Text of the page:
Swimmer Kenneth To, who won a silver medal for Australia at the 2013 world championships in Barcelona, has died, the South China Morning Post reported. He was 26.
To was training in Florida for the 2020 Tokyo Olympics when he fell ill with an undisclosed malady.
Not long afterward, he was dead.
“(To) felt unwell at a training session and was taken to hospital where sadly, he passed away,” the Hong Kong Sports Institute said on Tuesday in a statement. “Kenneth was known as a truly exceptional person, warm, funny and kind.”
HKSI continued, “He was extremely popular and loved by his teammates and competitors. Kenneth was known as a truly exceptional person, warm, funny and kind. His sudden passing is a huge loss to local sports. The HKSI extends our deepest condolences to Kenneth’s family, teammates and coaches.”
To was born in Hong Kong, but his family moved to Australia when he was a child.
FINA, swimming’s governing body, actually allows for a transfer of nationality.
As such, the Morning Post noted that To transferred his competitive nationality to his native Hong Kong in 2016, where he planned to earn his way onto the team for Tokyo.
To competed in December 2018 at the world championships in Hangzhou, China and placed sixth in the 100-meter individual medley.
To was in the United States to train at the University of Florida in Gainesville alongside the Gator Swim Club.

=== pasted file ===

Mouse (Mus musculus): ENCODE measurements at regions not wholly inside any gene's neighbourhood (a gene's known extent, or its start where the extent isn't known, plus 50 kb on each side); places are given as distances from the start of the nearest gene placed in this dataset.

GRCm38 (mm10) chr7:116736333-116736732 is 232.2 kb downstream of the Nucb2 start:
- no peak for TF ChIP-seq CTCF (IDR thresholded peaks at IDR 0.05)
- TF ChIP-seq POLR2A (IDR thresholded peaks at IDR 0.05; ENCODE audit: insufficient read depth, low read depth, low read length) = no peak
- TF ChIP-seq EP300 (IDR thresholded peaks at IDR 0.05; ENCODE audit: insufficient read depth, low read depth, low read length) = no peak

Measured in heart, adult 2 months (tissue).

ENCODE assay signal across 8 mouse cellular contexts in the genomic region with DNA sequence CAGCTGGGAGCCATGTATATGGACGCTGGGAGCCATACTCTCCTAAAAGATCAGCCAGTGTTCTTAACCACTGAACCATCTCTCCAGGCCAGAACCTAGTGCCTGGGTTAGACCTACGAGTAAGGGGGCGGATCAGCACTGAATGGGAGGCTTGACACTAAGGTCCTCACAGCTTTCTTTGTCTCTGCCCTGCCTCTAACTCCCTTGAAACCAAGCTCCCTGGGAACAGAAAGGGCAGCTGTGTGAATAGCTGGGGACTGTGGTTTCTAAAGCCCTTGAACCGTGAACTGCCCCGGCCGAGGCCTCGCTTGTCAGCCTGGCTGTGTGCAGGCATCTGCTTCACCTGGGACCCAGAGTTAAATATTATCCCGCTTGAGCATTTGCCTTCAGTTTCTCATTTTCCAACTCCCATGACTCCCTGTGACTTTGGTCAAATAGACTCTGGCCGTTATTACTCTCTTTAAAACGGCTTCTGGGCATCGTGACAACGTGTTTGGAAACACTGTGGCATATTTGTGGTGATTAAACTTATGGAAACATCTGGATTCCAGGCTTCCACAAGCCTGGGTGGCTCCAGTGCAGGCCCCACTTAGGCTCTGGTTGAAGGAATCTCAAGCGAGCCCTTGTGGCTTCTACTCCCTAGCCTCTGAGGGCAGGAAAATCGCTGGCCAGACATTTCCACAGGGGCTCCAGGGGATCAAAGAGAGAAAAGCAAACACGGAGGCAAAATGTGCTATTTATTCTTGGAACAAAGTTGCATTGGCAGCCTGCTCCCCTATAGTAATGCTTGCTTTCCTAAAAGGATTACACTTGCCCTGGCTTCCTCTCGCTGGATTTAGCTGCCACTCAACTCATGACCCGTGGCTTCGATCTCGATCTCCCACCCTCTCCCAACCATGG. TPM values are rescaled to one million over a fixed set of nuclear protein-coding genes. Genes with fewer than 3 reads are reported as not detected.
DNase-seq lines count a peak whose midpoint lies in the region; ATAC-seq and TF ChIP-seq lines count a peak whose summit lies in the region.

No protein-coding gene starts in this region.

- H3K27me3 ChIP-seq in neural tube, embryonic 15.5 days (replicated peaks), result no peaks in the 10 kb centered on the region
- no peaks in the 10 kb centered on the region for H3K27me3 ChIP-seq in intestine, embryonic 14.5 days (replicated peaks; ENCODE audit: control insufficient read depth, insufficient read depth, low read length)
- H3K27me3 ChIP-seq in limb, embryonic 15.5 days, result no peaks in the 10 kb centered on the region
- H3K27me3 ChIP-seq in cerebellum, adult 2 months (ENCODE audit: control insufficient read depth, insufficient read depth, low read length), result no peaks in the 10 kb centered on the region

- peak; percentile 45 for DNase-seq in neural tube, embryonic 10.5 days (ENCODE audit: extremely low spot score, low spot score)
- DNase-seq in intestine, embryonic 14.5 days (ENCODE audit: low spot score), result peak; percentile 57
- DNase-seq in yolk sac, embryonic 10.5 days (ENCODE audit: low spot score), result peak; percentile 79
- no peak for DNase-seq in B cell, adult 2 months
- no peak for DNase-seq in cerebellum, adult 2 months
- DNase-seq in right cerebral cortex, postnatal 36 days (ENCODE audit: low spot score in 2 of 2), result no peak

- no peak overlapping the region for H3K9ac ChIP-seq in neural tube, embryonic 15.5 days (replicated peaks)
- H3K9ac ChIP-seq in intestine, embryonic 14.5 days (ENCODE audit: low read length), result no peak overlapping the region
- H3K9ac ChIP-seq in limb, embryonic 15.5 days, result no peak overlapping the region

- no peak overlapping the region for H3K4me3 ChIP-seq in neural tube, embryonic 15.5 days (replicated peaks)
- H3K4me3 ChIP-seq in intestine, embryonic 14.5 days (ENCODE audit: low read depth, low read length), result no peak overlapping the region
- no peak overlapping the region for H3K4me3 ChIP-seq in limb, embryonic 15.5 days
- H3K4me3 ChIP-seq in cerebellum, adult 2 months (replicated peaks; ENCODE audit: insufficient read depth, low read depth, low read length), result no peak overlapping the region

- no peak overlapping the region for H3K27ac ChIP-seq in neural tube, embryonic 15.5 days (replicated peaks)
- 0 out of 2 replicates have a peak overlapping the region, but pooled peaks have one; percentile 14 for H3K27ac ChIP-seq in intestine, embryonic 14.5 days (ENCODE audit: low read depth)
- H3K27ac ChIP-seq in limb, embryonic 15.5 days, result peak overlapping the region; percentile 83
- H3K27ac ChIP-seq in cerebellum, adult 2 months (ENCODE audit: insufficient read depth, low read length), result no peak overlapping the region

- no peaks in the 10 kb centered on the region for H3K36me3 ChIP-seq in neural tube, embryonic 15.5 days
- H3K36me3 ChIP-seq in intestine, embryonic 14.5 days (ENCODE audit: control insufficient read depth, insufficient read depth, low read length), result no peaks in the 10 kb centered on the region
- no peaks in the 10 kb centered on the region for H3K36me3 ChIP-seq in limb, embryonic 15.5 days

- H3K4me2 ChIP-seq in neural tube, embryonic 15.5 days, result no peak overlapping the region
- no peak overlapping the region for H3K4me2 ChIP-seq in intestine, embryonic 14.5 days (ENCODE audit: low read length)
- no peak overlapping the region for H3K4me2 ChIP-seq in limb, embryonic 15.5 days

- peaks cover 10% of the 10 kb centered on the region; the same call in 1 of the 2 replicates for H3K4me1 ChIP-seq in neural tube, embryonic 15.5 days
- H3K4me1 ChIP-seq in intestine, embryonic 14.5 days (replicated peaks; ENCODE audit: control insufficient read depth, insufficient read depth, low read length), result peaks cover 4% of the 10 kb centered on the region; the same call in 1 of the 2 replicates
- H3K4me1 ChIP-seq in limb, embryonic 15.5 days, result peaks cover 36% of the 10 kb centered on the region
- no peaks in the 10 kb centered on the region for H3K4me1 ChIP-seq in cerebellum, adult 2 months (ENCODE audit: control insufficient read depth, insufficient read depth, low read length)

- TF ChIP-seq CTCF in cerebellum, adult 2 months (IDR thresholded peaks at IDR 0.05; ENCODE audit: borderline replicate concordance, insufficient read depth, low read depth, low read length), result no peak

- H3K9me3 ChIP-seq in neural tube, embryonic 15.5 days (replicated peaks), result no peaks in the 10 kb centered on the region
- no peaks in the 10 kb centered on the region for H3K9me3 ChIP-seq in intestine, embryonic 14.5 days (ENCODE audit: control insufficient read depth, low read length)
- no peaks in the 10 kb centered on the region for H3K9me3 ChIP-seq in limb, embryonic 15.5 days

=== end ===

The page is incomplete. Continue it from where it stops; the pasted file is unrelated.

— Kenneth To – 杜敬謙 (@kennethkhto) March 7, 2019
FINA released a statement noting To’s death with great sadness.
“Owner of many Hong Kong national swimming records, Kenneth To was a reference and example for the youth in the territory,” FINA said. FINA mentioned the various accolades To had accumulated in his career, including multiple medals in the 2010 Youth Olympic Games in Singapore.
“In this moment of grief, FINA sends its heartfelt condolences to To’s entourage and to the entire swimming community in Hong Kong,” the governing body added.
To, when he received an award from the Hong Kong Swimming Association, expressed his delight and gratitude toward his home territory.
“Swimming in Australia was getting to the point of being a little bit repetitive and did not satisfy me in terms of race opportunity and improvement,” To said last May according to the South China Morning Post. “Coming back to Hong Kong has given me a second chance and a new perspective on swimming and swimming in my life. The National Games was exceptional as I raced in front of a big crowd cheering for you.”
It’s pretty clear from the outpouring of love that To will be dearly missed.
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